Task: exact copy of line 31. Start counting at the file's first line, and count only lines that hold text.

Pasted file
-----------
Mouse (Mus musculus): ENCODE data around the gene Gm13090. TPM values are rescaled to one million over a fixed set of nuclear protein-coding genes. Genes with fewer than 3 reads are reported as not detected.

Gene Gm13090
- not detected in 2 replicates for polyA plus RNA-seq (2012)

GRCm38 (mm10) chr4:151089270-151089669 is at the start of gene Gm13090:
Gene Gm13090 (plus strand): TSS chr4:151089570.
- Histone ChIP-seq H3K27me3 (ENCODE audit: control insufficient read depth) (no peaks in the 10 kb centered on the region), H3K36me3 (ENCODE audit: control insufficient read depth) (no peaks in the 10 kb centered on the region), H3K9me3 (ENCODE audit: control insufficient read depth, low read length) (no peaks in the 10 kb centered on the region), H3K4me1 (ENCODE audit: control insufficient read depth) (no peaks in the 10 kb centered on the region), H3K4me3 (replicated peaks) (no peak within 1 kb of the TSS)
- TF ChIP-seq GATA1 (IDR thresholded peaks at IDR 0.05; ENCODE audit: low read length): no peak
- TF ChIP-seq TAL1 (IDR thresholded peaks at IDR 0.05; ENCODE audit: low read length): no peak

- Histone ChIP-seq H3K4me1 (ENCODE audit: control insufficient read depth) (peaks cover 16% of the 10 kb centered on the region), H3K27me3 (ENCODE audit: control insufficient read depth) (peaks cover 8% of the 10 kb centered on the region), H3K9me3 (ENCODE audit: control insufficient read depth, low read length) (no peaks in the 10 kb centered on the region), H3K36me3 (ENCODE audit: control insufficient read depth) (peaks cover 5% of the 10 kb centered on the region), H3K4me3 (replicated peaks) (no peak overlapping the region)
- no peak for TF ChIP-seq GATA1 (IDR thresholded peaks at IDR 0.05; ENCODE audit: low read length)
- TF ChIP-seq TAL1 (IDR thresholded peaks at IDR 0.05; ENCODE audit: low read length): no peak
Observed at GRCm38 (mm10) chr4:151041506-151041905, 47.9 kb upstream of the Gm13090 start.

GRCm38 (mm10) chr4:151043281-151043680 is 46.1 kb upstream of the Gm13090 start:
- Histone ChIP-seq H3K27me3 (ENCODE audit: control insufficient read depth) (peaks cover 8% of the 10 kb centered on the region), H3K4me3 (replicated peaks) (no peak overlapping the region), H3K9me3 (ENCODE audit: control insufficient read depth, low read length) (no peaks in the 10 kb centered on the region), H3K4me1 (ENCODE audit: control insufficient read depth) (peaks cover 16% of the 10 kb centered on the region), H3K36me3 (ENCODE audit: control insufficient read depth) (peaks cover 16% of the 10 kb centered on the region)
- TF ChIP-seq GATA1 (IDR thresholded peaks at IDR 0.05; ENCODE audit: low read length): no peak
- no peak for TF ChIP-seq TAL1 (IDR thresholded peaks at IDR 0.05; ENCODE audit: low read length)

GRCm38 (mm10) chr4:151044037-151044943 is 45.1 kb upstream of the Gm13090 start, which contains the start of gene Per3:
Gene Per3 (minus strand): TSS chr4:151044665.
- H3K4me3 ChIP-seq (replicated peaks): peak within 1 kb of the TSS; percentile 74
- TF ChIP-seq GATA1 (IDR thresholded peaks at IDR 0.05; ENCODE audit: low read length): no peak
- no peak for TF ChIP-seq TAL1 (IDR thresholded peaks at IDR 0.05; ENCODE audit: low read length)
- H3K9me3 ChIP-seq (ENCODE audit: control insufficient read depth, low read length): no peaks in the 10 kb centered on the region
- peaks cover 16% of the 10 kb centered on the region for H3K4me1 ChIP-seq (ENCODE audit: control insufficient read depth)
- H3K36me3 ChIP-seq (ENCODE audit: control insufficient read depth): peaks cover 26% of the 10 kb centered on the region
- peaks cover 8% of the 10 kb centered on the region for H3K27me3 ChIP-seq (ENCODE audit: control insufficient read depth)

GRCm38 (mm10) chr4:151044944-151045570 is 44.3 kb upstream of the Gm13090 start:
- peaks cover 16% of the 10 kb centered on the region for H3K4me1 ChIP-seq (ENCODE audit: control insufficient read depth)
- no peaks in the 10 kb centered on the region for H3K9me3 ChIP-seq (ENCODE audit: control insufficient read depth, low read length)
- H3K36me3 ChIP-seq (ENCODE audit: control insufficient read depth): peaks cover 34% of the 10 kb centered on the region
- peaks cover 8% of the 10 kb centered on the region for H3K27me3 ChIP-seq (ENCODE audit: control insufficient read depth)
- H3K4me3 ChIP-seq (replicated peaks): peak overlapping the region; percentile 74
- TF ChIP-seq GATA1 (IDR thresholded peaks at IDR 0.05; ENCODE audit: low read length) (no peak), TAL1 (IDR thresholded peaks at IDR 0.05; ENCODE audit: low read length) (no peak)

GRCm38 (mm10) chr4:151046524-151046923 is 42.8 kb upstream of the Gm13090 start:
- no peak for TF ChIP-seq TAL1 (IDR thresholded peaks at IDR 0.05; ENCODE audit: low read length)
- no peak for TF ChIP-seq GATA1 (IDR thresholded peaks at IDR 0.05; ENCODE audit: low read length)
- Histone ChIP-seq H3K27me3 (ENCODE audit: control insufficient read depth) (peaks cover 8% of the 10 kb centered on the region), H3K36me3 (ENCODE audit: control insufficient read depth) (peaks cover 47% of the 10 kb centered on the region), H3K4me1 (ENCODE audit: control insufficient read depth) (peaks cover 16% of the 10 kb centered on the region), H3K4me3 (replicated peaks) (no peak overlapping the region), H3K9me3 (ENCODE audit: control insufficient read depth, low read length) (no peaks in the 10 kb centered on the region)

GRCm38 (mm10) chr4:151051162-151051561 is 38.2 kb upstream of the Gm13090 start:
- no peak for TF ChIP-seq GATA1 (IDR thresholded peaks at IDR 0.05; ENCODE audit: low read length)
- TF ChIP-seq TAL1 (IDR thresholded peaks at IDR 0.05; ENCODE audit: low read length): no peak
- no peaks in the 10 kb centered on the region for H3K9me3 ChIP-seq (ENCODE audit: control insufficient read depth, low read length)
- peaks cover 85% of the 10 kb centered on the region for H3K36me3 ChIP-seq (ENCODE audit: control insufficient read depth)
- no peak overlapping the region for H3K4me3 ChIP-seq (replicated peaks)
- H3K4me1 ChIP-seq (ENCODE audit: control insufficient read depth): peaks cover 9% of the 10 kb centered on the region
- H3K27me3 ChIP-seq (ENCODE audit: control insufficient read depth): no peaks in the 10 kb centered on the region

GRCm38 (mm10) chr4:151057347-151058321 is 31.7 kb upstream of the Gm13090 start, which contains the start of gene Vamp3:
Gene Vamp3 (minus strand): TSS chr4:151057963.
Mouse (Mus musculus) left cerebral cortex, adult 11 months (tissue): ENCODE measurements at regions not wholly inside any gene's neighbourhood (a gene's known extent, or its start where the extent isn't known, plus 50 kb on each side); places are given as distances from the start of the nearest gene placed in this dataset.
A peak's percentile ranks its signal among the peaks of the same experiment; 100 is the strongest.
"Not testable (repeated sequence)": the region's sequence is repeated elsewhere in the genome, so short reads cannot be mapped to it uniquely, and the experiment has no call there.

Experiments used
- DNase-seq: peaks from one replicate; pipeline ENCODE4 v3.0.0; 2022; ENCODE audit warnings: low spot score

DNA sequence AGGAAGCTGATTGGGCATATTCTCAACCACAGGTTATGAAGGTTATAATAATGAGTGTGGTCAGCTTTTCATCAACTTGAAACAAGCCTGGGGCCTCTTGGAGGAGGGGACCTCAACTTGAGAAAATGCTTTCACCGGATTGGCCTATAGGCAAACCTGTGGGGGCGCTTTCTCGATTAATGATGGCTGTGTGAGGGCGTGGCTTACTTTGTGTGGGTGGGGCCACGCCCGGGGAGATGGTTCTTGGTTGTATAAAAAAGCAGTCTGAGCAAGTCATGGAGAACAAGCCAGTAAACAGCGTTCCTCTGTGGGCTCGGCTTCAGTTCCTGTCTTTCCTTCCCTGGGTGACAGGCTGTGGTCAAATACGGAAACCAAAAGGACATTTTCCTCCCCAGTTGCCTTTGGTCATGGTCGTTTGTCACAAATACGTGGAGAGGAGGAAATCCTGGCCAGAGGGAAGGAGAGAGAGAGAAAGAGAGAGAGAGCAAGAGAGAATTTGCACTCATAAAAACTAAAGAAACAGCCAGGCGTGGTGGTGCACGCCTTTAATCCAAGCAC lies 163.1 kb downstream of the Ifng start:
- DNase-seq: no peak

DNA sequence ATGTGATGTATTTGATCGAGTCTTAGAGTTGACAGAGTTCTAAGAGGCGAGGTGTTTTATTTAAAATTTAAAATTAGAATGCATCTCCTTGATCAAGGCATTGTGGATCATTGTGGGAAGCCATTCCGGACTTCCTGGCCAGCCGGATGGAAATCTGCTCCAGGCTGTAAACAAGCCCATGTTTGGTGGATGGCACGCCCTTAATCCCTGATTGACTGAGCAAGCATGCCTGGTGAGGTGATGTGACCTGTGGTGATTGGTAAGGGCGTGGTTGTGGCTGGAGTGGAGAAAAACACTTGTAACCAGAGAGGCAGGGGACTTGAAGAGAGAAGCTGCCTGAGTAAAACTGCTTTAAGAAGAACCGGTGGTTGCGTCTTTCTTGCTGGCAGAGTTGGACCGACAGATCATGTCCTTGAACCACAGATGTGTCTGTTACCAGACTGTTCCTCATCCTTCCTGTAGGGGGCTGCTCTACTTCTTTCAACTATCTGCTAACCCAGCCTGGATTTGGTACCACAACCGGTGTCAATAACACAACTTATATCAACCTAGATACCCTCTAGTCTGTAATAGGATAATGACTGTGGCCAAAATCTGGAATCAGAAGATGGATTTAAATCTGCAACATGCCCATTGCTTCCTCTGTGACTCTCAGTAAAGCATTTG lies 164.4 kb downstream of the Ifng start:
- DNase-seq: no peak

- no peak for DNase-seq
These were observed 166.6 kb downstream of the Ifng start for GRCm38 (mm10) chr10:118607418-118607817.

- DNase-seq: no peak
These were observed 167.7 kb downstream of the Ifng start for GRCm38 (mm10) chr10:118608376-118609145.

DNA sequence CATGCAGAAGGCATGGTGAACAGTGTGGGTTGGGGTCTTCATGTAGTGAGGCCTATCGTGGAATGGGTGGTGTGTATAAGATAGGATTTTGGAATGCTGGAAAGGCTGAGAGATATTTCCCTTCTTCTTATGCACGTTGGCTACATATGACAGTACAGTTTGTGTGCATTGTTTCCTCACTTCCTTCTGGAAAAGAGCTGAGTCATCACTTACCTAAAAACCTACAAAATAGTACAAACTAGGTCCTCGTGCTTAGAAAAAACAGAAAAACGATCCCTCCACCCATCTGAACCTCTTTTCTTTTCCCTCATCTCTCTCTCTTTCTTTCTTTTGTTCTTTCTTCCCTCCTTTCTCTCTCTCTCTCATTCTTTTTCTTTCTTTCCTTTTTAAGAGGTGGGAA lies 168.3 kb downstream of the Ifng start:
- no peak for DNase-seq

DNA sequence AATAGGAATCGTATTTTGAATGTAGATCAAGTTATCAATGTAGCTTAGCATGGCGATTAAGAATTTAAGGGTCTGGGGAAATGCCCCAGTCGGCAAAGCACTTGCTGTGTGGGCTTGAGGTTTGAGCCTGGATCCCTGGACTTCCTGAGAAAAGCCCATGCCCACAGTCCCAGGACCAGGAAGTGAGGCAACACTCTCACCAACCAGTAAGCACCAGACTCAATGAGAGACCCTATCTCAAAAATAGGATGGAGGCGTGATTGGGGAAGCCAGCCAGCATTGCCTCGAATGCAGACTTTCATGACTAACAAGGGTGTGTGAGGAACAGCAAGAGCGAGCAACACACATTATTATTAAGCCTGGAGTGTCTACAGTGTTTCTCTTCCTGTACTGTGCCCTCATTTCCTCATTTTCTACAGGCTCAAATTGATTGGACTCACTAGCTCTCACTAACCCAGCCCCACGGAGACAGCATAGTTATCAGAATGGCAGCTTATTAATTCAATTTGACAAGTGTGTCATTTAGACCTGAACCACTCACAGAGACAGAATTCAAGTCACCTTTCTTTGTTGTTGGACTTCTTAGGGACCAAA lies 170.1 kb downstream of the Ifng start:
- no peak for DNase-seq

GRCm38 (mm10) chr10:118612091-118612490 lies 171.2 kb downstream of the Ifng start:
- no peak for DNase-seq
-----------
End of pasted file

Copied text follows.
- H3K4me3 ChIP-seq (replicated peaks): peak overlapping the region; percentile 74